Pizza on a Charcoal BBQ

18 Nov

(quick notes, mostly jotted down to remember what worked well)

My third try in three years, and the most successful (I got the grill up to 700 degrees, which I’m sure helped):

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Grill setup: plenty of charcoal below, all air passages cleared of ash, and a pizza stone (porous side up for my glazed/porous stone) raised on two bricks to bring the pizza close to the hot lid of the ceramic grill. I let the charcoal burn for 90 minutes with the lid closed to get the entire grill up to 650-700 degrees (when I tried making a pizza earlier, it burned on the bottom before it fully cooked on the top– I think because the ceramic grill lid wasn’t hot enough– I could also try further raising the stone next time).

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The dough recipe is down at the bottom. After letting it rise overnight in the fridge, I pulled it out about an hour before the grill was ready and rolled out each crist on a floured board before transferring it to the peel (on a layer of coarse cornmeal), rubbing olive oil into it, sprinkling a little salt onto it, and then topping it.

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Each pizza only had to bake for 3 or maybe 4 minutes when the grill was at peak temperature (later in the evening the charcoal burned down and the grill dropped to 500-550 degrees– the pizzas still came out pretty well).

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We made 6 different pizzas in one evening for a small cocktail party with a group of friends– success!

Dough recipe (6 small pizzas, enough for 6-9 people):

  • 690g white* flour
  • 255g whole wheat flour
  • 21g sugar
  • 15g salt
  • 15g yeast
  • 690g lukewarm water
  • 48g olive oil

(*usually King Arthur bread flour, but this time I used a 50/50 mix of bread and all-purpose because I ran out of bread flour)

Mix all the dry ingredients except the yeast.

Make a small depression in the middle of the dry ingredients and add the yeast there.

Gradually pour the water/oil mixture into this depression, stirring in a small circle to dissolve the yeast and to gradually incorporate the flour into this.

Turn the (quite wet and sticky) dough out onto a floured countertop and knead a dozen times.

Place in an oiled bowl, cover with plastic wrap, let rise overnight in the fridge (take it out at least 15 minutes before making pizzas and divide it into 6 balls).

Polenta from Home-grown Corn

7 Nov

(from July when fresh beans were in season) Once you have jars of colorful flint corn on the counter, you look for things to do with them… what about fresh red-and-blue polenta, with slow-cooked dragon tongue beans and boiled fresh shelling beans (both also from the garden), a fried egg, and a fresh corn and tomato salad?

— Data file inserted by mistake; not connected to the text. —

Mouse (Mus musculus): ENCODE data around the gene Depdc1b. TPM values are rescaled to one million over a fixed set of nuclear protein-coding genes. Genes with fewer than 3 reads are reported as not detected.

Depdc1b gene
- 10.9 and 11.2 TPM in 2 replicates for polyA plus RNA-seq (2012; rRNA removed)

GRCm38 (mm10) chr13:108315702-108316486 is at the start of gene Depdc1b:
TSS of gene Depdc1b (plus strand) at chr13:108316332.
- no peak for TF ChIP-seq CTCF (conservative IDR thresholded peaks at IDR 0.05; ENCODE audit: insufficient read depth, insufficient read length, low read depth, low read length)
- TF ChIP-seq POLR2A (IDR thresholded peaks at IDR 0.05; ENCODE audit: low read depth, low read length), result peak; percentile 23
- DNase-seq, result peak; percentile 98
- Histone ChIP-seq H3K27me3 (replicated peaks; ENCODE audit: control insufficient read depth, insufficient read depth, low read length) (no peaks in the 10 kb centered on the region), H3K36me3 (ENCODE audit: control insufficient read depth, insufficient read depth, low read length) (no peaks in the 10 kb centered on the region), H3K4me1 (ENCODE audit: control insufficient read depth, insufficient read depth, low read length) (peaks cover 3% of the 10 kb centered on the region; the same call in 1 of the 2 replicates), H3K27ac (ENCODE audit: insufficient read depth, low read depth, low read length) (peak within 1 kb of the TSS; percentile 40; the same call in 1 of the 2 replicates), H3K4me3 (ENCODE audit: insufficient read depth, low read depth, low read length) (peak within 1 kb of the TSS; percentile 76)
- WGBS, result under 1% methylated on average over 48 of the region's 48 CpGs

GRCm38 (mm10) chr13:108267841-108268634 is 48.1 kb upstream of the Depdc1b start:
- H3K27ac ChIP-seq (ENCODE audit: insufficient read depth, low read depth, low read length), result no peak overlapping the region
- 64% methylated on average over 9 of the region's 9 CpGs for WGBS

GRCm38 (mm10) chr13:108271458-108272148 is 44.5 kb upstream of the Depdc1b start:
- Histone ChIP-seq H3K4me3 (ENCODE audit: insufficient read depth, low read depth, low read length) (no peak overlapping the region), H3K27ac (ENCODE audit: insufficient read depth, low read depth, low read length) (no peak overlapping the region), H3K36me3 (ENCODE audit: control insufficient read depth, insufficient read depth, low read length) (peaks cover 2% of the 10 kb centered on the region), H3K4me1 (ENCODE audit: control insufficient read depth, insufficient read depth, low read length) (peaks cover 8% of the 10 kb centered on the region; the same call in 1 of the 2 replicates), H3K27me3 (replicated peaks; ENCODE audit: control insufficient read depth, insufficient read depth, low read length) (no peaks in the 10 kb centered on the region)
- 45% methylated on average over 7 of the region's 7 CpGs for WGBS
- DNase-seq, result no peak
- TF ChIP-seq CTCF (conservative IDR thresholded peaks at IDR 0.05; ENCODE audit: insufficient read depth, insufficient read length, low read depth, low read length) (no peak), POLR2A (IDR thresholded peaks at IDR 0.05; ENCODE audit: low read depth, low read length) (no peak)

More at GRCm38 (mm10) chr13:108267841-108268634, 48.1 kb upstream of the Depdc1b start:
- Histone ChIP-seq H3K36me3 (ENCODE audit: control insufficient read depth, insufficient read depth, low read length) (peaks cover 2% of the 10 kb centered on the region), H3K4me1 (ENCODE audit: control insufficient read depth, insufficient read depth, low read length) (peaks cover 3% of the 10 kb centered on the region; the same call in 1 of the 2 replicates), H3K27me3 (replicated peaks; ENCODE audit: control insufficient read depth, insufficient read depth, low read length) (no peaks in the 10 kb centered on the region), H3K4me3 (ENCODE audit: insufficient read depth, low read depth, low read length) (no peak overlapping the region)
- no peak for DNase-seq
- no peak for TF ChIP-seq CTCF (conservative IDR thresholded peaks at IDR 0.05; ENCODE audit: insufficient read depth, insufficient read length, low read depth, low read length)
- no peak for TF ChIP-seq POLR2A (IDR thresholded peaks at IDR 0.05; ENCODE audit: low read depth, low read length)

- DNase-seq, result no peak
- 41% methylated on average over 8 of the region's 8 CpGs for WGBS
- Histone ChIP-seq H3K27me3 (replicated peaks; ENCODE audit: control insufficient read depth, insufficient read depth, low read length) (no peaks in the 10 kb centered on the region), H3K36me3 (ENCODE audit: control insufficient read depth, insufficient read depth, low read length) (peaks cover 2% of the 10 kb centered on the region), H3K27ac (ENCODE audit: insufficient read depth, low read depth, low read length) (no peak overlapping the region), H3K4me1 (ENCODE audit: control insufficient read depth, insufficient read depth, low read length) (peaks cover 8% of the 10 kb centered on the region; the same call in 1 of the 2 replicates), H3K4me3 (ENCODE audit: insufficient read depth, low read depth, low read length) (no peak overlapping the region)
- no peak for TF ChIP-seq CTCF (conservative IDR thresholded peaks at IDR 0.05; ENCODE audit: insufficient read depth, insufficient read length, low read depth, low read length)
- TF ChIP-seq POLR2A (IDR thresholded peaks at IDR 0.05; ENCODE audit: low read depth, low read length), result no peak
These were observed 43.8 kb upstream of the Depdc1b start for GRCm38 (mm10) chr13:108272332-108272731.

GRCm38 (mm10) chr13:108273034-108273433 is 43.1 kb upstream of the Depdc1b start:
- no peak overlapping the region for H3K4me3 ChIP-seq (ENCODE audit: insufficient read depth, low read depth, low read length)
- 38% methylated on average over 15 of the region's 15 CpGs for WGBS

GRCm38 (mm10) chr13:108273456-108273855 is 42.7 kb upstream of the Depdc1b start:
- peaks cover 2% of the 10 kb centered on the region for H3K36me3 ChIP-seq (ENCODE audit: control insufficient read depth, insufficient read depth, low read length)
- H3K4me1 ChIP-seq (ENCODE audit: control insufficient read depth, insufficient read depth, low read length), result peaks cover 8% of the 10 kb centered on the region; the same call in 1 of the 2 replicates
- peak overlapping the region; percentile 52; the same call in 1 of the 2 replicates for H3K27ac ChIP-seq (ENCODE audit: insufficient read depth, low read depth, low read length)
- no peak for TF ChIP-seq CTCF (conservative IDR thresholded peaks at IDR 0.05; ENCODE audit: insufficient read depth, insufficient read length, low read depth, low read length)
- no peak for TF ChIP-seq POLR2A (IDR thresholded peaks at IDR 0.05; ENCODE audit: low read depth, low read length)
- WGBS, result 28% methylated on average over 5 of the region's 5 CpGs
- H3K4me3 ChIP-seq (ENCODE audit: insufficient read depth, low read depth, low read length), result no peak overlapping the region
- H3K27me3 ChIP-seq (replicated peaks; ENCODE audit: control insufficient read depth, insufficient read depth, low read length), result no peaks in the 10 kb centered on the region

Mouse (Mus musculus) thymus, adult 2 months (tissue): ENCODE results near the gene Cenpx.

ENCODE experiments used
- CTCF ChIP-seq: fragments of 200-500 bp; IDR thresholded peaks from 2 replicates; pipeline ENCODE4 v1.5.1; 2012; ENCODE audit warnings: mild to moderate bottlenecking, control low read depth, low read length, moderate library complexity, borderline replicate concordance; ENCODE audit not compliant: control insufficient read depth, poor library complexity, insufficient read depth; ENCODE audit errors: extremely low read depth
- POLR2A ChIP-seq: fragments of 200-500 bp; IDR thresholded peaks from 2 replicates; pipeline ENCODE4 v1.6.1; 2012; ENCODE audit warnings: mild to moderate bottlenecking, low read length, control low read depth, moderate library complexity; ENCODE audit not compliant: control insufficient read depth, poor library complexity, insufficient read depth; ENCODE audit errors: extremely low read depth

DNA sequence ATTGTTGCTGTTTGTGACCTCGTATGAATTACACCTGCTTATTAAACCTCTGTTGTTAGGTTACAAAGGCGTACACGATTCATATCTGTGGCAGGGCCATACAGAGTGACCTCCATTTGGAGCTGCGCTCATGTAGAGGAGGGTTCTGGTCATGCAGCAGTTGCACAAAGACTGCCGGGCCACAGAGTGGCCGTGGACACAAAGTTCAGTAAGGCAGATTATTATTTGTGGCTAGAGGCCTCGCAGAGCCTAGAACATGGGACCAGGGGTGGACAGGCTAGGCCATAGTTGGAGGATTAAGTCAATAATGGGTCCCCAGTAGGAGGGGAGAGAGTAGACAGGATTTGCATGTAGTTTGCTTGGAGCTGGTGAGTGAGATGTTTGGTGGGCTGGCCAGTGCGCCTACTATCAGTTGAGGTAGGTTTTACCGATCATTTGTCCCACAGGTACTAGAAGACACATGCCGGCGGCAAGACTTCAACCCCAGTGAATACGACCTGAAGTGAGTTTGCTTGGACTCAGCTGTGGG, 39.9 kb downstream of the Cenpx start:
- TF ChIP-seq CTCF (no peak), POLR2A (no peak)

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Even if my favorite use of dry corn has been cornmeal pancakes, soft polenta is a nice part of a low-effort but several-hour dinner, and something I make a few times a year.

I started with 3/4 cup of dry kernels and ground them into a medium-fine cornmeal (about 1 cup). I boiled 4 cups of water with a little salt, whisked in the cornmeal, brought it briefly to a boil, then reduced it to a low simmer (adding water once when it seemed to be drying out). About an hour later, it was ready to eat, and I melted in a pat of butter.

The dragon tongue beans fresh from our garden are honestly nice just blanched and very briefly sauteed in oil with a torpedo onion or shallot, even if this time I took the more time-consuming slow-cooked vegetable approach.

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Winter Squash with Cardamom, Tahini, and Lime

31 Oct

My recent favorite way to eat winter squash is from the recipe in Ottolenghi’s Plenty, and a recent harvest of kabocha squash from our garden was a good excuse to make it again. The unexpected combination of roasted squash, fresh limes, tahini, and cardamom is remarkable:

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Preheat the oven to 400.

Start by peeling two limes (removing the pith and skin as well), slicing into rounds, and quartering (see the size in the photo above). Set them aside with a few pinches of salt and a drizzle of olive oil.

Peel the squash, remove the seeds, and slice it into thin slices. I used half of a kabocha as part of a hearty dinner for two. Grind 1 Tbsp (!) of cardamom seeds, a few allspice berries (or 1 tsp of allspice), a pinch of salt, and mix with 3-4 Tbsp of olive oil. Toss the squash in this, lay it out on parchment paper on a baking tray, and roast for 15-20 minutes until soft.